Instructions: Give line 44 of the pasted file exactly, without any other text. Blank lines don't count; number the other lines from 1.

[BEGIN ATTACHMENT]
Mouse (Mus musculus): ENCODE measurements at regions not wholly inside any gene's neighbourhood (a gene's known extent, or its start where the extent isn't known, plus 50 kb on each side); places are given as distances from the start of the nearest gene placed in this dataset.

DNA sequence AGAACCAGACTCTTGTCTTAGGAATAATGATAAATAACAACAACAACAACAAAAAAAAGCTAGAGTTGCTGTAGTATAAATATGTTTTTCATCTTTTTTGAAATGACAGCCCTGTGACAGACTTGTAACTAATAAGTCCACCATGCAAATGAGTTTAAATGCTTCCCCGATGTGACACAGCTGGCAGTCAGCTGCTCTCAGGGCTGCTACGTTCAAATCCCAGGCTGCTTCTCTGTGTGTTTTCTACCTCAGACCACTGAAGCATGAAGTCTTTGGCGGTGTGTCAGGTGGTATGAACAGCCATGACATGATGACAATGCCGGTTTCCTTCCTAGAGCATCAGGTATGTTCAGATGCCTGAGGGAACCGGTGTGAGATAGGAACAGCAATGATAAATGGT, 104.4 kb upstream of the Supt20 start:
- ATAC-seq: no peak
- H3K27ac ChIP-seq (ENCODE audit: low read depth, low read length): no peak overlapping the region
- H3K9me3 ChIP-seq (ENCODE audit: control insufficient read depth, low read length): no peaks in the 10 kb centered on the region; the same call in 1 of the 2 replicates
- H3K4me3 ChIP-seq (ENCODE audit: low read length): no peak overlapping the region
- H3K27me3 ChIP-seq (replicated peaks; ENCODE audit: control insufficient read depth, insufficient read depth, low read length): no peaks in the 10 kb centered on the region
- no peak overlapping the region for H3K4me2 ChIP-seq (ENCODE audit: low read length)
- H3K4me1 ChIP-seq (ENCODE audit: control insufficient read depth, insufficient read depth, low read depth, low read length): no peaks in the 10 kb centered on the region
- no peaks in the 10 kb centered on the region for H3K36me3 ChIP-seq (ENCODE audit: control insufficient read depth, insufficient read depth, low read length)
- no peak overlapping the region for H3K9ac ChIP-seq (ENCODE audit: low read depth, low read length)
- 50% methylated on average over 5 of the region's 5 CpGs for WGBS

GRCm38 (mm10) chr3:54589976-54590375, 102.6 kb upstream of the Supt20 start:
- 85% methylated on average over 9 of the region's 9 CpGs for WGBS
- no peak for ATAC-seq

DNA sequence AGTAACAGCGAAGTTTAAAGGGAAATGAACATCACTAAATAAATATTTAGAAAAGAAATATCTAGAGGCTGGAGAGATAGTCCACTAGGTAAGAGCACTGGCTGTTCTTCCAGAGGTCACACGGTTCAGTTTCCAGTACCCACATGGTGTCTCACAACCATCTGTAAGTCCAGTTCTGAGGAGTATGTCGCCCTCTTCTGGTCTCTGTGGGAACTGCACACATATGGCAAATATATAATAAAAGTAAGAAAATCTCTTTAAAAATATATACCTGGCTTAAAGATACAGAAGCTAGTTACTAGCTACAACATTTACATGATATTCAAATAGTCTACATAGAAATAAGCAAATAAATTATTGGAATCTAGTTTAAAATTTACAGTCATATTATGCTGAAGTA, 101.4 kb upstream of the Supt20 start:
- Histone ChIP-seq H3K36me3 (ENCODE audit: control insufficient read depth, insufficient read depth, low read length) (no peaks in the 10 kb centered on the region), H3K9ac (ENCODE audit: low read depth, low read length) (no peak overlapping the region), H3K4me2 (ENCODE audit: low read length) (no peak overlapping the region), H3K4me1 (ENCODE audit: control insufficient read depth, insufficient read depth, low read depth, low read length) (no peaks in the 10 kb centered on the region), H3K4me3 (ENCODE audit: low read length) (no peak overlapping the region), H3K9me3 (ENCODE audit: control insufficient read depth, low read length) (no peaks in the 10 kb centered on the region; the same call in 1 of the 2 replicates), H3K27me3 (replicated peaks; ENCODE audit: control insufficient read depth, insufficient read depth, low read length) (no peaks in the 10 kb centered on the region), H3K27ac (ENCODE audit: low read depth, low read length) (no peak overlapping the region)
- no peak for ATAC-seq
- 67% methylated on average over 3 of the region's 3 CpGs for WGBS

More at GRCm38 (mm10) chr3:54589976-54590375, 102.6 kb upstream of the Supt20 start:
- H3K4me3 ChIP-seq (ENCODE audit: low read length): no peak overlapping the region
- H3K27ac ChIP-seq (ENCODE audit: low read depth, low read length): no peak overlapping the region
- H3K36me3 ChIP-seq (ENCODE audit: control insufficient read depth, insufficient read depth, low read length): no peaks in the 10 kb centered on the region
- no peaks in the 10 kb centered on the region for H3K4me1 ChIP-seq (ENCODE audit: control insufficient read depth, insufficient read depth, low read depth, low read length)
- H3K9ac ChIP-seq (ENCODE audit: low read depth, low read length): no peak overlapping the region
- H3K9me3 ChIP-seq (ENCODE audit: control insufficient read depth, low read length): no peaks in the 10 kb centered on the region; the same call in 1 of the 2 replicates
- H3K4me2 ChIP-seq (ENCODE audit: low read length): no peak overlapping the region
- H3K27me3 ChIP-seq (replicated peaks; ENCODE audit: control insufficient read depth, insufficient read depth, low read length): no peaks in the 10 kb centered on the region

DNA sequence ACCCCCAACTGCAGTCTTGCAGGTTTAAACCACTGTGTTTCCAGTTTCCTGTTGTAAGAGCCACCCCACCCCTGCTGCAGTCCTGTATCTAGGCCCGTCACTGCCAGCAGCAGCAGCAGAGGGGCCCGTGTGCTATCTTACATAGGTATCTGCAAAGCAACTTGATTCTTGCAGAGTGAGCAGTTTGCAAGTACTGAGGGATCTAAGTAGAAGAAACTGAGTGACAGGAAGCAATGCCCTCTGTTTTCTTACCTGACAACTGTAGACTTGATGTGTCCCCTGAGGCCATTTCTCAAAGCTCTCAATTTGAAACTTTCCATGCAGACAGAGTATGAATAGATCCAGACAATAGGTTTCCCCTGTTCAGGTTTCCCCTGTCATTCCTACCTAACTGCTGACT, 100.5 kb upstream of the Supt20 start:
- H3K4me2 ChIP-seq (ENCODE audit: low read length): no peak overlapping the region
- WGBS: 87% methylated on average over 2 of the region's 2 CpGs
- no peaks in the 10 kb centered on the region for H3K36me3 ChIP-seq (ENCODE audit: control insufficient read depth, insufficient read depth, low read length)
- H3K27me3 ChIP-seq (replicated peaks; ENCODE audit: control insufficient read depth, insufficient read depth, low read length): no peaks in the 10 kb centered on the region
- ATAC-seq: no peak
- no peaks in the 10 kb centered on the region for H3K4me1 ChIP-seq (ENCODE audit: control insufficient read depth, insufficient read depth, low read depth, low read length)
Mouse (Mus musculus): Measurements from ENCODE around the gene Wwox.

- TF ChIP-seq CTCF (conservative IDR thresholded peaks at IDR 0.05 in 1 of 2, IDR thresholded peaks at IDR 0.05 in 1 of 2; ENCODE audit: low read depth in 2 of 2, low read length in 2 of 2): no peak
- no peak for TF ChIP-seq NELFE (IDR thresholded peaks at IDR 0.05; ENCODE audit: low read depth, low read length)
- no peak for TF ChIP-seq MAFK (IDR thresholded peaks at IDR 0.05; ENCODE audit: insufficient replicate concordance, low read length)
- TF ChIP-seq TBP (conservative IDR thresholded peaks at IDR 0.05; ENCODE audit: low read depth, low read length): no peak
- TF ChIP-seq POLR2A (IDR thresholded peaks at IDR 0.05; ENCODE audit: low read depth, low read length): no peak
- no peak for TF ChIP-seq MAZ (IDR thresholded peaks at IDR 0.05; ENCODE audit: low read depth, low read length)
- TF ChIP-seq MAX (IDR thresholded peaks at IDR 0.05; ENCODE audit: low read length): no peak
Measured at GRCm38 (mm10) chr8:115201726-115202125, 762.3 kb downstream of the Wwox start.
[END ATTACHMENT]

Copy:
Measured at GRCm38 (mm10) chr8:115201726-115202125, 762.3 kb downstream of the Wwox start.